The 104th birth anniversary of Abdus Salam, Editor, Bangladesh Observer (formally Pakistan Observer) was observed recently at the National Press Club. The speakers paid rich tribute to the late editor for his outstanding contribution to our English journalism then in its adolescent phase. Worryingly, if media treatment is any indication, he may fade away from public memory before long. That surely would be greatly unsettling in terms of historicity. The occasion, to mention, provided a useful perspective on the legacy that he had left behind, and also the challenges he faced in discharging his obligations during his long professional career.
Abdus Salam, formally a member of the pre-Partition Audit and Accounts Service joined Pakistan Observer as its editor after a stint of a teaching job at the Jagannath College. He transformed the paper as one of the most influential daily in the south-east region. The paper emerged as the flagship of our English dailies, its circulation soared much higher than its peers. He was ably served by a host of brilliant journalists like S M Ali (who later became the founder-editor of The Daily Star), ABM Musa, Enayetullah Khan, Ataus Samad and Abdul Matin, amongst others. I count myself lucky to have started early enough my journalistic career under an editor of his caliber.
Abdus Salam wore his intelligence lightly. In his simple, casual dressing disguised a high intellect in his writings. He would never waste words or lose the thread of arguments in flowery language. He would straight go to the heart of the matter. The beauty of his writing was that he could explain issues that would not lend to readers so easily in a language intelligible to average readers. To his job, he brought a sharp, probing intelligence, elegant prose talents that made him one of the finest journalists of his generation. He was a voracious reader, contemplative and modest whose idealism and gentle sense of humour left a lasting impression. He was a cool operator but this masked his passionate hatred against any injustice or inequity. He never hesitated to take up his pen to oppose any discrimination against the people of the former East Pakistan by the Pakistani rulers for which he had to suffer imprisonment. He was a canny politician who knew the pulse of his people.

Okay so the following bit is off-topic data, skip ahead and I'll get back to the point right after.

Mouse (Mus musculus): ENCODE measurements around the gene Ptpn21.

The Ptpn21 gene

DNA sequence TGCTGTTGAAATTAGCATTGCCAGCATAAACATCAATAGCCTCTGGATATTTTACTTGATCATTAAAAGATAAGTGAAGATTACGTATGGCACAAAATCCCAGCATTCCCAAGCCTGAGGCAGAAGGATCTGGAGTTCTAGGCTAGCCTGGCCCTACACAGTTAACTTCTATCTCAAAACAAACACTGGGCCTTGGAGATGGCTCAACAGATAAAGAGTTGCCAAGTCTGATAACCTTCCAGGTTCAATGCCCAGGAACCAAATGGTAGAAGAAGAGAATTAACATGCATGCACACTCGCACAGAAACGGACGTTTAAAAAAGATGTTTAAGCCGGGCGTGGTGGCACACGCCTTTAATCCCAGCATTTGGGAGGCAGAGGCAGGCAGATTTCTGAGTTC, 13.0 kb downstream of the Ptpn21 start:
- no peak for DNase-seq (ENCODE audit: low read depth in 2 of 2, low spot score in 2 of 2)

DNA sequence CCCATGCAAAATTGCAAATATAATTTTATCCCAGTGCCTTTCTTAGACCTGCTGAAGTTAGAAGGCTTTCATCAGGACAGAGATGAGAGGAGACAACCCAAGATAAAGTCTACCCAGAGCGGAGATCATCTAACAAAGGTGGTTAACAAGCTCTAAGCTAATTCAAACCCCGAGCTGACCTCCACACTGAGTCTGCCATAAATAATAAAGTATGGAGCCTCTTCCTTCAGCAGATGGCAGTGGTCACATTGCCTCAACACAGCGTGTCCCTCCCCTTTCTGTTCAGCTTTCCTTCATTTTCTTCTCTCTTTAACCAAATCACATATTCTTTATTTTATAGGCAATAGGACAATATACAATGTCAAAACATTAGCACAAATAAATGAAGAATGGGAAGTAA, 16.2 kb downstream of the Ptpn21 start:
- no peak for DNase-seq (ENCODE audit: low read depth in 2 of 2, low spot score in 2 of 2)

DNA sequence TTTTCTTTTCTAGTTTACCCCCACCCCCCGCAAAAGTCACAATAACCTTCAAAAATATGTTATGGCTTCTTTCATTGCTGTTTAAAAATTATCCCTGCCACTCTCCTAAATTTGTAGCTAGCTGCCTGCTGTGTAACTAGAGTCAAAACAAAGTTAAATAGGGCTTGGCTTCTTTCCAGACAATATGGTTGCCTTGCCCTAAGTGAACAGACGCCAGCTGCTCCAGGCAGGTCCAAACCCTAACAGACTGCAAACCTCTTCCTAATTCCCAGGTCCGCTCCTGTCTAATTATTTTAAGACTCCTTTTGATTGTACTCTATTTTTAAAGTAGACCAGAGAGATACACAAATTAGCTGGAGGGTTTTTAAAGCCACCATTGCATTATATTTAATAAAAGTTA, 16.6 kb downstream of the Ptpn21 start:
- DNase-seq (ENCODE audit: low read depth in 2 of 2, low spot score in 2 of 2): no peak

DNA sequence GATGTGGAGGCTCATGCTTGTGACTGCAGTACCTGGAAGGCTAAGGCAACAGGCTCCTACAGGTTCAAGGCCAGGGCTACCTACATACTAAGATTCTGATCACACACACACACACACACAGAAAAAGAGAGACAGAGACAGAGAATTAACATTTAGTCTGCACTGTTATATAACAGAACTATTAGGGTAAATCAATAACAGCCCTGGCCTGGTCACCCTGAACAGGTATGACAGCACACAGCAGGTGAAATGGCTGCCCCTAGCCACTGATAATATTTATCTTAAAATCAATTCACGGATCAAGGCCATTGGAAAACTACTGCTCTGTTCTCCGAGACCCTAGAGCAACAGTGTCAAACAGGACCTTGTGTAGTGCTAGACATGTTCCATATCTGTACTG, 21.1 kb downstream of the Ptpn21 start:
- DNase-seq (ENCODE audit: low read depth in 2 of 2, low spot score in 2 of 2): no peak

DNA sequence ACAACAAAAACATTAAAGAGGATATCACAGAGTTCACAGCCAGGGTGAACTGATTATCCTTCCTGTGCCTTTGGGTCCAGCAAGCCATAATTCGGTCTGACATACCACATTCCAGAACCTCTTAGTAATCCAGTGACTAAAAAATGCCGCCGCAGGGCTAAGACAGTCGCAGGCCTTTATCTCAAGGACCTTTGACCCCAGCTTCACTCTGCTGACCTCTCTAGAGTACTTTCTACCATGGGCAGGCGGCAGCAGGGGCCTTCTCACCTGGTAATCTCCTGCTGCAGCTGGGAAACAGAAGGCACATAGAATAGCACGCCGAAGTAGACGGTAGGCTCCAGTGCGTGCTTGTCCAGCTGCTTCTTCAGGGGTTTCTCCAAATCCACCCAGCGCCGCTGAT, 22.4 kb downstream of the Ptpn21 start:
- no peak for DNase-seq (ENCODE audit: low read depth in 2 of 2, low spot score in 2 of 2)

SM Ali, the founder editor of The Daily Star rated Abdus Salam as one of the top three editors of the former Pakistan along with Altaf Hossain and ZA Suleri and wrote separate pieces on them.
Abdus Salam's contribution to our journalism, and founding of the National Press Club along with co-editors Tofazzal Hossain Manik Mia, Zahur Hossain Chowdhury and Mujibur Rahman was consequential. The national club of the journalist community would only be discharging their long-awaited obligations to this distinguished editor if they dedicate the conference hall of the National Press Club to his memory. To rename Topkhana road in front of the National Press Club after him would certainly be a most laudable gesture on behalf of the authorities which had been suggested at the anniversary meeting. Beyond his family circle, the civil society surely owes a responsibility to remember the legendary editor who served the society, nay the nation at a critical juncture of our history with a commitment which he never compromised.
Let us not be pedestrian in our outlook.
The writer is a contributor to The Daily Star.
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